• how the members of the tax consolidated group will fund the payment of the tax liability by the head company;
  • when the head company will make payments to subsidiaries to recognise the tax attributes generated by those members; and
  • the accounting entries required to correctly reflect the deferred tax assets and tax liabilities of group members.

It is a requirement of the tax effect accounting standards (AASB 112 and UIG Interpretation 1052 Accounting for Income Taxes) that tax consolidated groups have a Tax Funding Agreement that uses an ‘acceptable allocated method’ for group tax liabilities. This enables the head company and group members to record tax accounting entries in the financial statements of each group member – otherwise groups may have to recognise deemed intra-group dividends, capital distributions or capital contributions in their accounts.

Indirect Tax Sharing Agreements

An Indirect Tax Sharing Agreement applies similar principles to allocate the GST liability on a reasonable basis among the members of a GST Group.  A different methodology is used to do this because the nature of the tax liabilities is quite different.  Also note that a GST Group can be constituted quite differently to a Tax Consolidated Group and a separate agreement is needed.

Similar to a Tax Sharing Agreement, a valid Indirect Tax Sharing Agreement enables a member to exit the GST group on sale to a third party with a ‘clear exit’ without exposure to the joint and several GST liabilities of the whole group.

It is highly recommended to have an Indirect Tax Sharing Agreement in place.

Order your Grouping Agreements from Acutech

Acutech will arrange for you to order and receive one or more grouping agreements from our Professional Adviser as follows:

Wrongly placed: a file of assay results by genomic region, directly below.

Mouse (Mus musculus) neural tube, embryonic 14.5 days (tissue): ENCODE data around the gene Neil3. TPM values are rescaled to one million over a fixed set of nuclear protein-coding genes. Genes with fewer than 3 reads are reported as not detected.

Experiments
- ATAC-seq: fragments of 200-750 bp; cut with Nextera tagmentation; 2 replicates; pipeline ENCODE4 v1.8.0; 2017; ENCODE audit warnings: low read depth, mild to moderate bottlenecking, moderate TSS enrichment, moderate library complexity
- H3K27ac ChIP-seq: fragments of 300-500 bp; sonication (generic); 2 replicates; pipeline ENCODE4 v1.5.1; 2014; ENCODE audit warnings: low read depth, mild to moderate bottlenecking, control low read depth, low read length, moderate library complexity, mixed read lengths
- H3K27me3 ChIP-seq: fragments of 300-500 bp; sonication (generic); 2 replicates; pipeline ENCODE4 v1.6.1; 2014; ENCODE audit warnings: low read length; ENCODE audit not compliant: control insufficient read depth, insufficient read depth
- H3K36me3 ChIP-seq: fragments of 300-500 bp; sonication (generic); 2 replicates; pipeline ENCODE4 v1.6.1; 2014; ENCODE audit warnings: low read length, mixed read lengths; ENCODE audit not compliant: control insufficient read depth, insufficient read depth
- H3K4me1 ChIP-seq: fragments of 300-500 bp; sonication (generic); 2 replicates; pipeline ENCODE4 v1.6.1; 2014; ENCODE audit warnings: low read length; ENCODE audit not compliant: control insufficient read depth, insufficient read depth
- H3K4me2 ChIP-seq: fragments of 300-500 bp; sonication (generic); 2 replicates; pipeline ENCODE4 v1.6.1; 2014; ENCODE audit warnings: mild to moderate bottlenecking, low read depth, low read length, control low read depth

• Single agreement
  • Tax Sharing Agreement and Tax Funding Agreement as a discounted package
  • Tax Sharing Agreement, Tax Funding Agreement and Indirect Tax Sharing Agreement as an additional discounted package

Acutech Professional Adviser

Portoria Legal Services Pty Limited

James Jobson
Managing Director
Portoria Pty Limited
Phone: 0413 563 305
Peter Chiswell
Portoria Pty Limited
Phone: 0425 220 379

Cryptocurrencies have just reached their tenth birthday, but surprisingly their taxation treatment remains uncertain and they continued to be viewed with suspicion by revenue authorities.  The Australian taxation system has been making steps to better define their tax treatment, together with a wider strategy to curtail their secret use within the black economy.  This all serves to legitimise digital currencies as they navigate their preferred path in the stateless ether of the global digital economy on the outer reaches of traditional regulations.  Perhaps taxation will act as the ‘leveller’, holding cryptocurrencies close enough to maintain sufficient visibility to collect tax payments, but far enough away to allow continuous innovation in competition with sovereign currencies.